The points above are true for describing both a manufacturing plant and a customer contact center. At the process level, production-is-production-is-production in the kitchen of a fast food franchise, at an airline ticket counter, a supermarket checkout counter, an assembly plant or a customer contact center. The dynamics of success and failure are remarkably similar.
Production environments that render or produce services are striking similar to environments that produce products. Imagine a factory environment where workers can leave the assembly line at will to take a break, make a phone call, visit with coworkers, come in late, take an extra long lunch on occasion and perhaps leave a bit early. The pace of production is inflexible, and the individual workers must conform to a rigid schedule. Not following a strict schedule causes production and quality to suffer and costs to rise.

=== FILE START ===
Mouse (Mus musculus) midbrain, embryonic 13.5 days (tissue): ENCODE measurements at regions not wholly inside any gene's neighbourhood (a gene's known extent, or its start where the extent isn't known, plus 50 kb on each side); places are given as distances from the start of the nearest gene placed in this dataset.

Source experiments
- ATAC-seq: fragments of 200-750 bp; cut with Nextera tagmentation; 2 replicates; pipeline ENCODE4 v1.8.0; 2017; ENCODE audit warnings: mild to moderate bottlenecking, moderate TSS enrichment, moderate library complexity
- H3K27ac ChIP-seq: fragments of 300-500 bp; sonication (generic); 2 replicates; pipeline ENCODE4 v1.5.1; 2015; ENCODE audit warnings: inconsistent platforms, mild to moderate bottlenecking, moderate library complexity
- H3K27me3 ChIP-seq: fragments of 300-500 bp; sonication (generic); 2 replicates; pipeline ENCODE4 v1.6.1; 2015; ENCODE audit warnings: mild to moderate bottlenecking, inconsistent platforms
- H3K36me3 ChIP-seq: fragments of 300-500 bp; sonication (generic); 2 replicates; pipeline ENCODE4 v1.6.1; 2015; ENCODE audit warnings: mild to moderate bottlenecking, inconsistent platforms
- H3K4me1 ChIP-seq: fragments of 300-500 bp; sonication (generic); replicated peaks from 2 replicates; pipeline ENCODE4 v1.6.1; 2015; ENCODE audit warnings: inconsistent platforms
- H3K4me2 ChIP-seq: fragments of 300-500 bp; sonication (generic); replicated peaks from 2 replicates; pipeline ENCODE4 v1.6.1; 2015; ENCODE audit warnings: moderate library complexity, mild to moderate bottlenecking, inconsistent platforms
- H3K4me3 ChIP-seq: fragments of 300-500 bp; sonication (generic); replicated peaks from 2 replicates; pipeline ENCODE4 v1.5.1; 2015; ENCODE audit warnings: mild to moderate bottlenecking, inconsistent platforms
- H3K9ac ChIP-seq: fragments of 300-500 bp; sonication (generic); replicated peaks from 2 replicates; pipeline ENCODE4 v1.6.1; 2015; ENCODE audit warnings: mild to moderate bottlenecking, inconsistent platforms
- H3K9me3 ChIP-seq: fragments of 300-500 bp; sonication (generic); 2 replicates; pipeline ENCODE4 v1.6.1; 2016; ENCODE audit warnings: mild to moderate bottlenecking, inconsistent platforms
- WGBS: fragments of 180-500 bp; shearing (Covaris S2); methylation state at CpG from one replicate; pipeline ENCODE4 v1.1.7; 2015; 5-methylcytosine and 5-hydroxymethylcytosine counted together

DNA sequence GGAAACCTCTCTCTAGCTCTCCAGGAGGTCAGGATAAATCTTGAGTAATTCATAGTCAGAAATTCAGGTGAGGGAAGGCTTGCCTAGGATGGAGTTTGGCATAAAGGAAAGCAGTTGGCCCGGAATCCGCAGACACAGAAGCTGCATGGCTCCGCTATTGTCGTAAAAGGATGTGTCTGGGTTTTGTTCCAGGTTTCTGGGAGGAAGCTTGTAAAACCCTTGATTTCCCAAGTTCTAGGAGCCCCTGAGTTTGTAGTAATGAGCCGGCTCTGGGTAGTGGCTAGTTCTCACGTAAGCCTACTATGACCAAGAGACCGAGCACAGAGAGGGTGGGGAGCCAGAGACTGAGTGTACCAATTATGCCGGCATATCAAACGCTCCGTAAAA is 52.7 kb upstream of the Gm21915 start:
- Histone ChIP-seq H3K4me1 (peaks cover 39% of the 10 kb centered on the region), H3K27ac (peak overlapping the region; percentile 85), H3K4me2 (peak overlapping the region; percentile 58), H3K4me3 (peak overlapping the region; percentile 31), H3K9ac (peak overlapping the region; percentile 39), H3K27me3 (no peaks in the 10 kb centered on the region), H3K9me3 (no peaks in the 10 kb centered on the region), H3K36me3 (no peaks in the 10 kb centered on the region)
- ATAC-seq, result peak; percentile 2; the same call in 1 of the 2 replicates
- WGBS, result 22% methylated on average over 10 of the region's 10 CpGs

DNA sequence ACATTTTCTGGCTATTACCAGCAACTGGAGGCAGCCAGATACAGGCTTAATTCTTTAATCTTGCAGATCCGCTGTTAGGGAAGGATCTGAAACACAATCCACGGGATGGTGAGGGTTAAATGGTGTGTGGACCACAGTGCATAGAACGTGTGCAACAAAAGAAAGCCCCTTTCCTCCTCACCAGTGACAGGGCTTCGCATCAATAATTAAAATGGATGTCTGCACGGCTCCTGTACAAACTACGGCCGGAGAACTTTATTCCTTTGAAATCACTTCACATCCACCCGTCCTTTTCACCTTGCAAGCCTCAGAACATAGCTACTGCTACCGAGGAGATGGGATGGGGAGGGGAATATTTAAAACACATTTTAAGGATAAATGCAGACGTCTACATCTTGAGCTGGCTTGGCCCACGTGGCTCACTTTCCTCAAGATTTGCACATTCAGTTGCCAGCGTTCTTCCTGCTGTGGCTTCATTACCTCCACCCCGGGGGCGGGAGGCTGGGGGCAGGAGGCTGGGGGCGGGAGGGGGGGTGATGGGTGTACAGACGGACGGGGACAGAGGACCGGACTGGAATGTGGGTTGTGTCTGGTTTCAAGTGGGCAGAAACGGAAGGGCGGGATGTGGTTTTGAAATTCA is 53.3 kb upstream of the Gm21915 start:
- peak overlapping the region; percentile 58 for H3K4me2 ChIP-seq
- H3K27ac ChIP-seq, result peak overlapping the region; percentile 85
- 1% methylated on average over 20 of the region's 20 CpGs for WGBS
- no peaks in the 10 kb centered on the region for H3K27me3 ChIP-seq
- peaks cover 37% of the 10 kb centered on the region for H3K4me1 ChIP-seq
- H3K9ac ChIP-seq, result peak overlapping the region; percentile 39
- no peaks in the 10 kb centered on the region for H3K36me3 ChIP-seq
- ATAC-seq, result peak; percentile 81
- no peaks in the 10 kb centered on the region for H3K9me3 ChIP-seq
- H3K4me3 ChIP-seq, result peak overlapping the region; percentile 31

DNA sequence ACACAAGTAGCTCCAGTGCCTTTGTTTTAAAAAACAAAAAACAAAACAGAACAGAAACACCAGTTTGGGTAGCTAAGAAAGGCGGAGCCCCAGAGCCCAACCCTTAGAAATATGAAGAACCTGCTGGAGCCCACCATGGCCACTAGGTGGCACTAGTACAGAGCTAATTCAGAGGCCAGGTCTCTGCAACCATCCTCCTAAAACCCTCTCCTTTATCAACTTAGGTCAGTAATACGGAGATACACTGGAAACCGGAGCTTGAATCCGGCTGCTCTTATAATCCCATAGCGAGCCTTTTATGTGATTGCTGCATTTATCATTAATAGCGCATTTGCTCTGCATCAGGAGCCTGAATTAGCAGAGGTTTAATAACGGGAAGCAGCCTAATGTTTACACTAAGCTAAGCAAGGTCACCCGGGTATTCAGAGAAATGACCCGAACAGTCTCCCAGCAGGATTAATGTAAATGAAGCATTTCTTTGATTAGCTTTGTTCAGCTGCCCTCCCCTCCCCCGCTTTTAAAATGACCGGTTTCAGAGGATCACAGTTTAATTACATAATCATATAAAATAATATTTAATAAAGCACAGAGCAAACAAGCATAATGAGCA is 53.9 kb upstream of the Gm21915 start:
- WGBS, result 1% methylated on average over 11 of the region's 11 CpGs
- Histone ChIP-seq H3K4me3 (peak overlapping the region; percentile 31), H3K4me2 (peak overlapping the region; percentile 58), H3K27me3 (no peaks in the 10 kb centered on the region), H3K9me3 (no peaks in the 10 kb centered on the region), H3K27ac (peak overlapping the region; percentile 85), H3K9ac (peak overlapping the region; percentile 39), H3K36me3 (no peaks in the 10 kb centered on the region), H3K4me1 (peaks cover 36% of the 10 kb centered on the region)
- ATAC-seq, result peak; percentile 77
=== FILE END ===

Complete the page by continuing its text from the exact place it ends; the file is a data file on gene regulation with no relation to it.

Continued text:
As we have seen, if the contact volume by half-hour interval can be predicted with a great deal of accuracy, so too can the staff required in each half-hour interval. Three key components come together:
If I know how many total calls I will get on a given Tuesday in May,
If I know the percentage of total calls I will get in each half-hour interval on a given Tuesday in May,
If I know how long on average it takes to totally process a contact on a given Tuesday in May,
I can predict how many staff members are required per half-hour interval on a given Tuesday in May.
Table 3 is a staff schedule by half-hour interval that shows incoming units of work. It also shows the staff required versus the staff available by half-hour intervals.
What Results Can Be Expected
The results of establishing a work forecast and staff schedule will be immediate. All of the quality metrics that contact centers track can be improved, for example: